Assault on Sudoiphaa
Although a cordial relation was maintained between Sudoiphaa and Atan Burhagohain, the associates of the latter were unhappy and insecure about the situation. Meanwhile the king encountered an assault by Chikan Tamuli, the son of an associate of Atan Burhagohain. Sudoiphaa escaped the attack and Atan Burhagohain along with his nobles tried to convince the king about the involvement of Mecha Borbarua in the attack. After much investigation, Jadu Tamuli, an attendant of Mecha Borbarua, was held responsible and was executed along with some other suspects.
Secret Pact against Sudoiphaa
Sultan Azamtara was appointed by the Mughal Emperor Aurangzeb after 1676 CE for the recapture of Guwahati from the Ahoms. Sultan Azamtara sent a warning message to Laluksola Borphukan about dire consequences in case of refusal which was forwarded to the king and Atan Burhagohain. The demands were however refused by Atan Burhagohain along with a sharp reply. During this phase Mecha was held captive by Laluksola Borphukan in the charge of murder attempt of the king. Atan Burhagohain however demanded his release which was refused by Laluksola Borphukan resulting in sour relation between Atan Burhagohain and Laluksola Borphukan. However Atan Burhagohain avoided any internal conflicts in the kingdom owing to the fear of possible outbreak of war with the Mughals any time. But on the other hand Laluksola Borphukan got insecure about his safety and forwarded a proposition to the Mughals. He expressed his wishes to evacuate Guwahati for the Mughals and in return demanded their assistance for installing himself as the king of Assam.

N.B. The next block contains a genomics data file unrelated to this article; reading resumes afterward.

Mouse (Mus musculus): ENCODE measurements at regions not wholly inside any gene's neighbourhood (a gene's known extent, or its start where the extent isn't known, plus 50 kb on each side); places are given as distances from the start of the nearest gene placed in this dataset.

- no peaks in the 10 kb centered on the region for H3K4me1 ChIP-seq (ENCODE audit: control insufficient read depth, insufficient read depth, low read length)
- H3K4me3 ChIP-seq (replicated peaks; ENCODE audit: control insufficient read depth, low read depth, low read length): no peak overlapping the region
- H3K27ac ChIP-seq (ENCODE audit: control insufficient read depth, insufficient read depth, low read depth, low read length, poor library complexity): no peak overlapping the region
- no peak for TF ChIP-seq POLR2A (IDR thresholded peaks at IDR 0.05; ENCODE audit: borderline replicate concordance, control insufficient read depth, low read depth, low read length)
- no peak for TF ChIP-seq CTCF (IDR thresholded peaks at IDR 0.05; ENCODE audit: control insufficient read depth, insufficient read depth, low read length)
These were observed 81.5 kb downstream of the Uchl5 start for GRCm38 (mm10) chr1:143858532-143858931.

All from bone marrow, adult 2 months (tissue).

Rise of Laluksola Borphukan to Power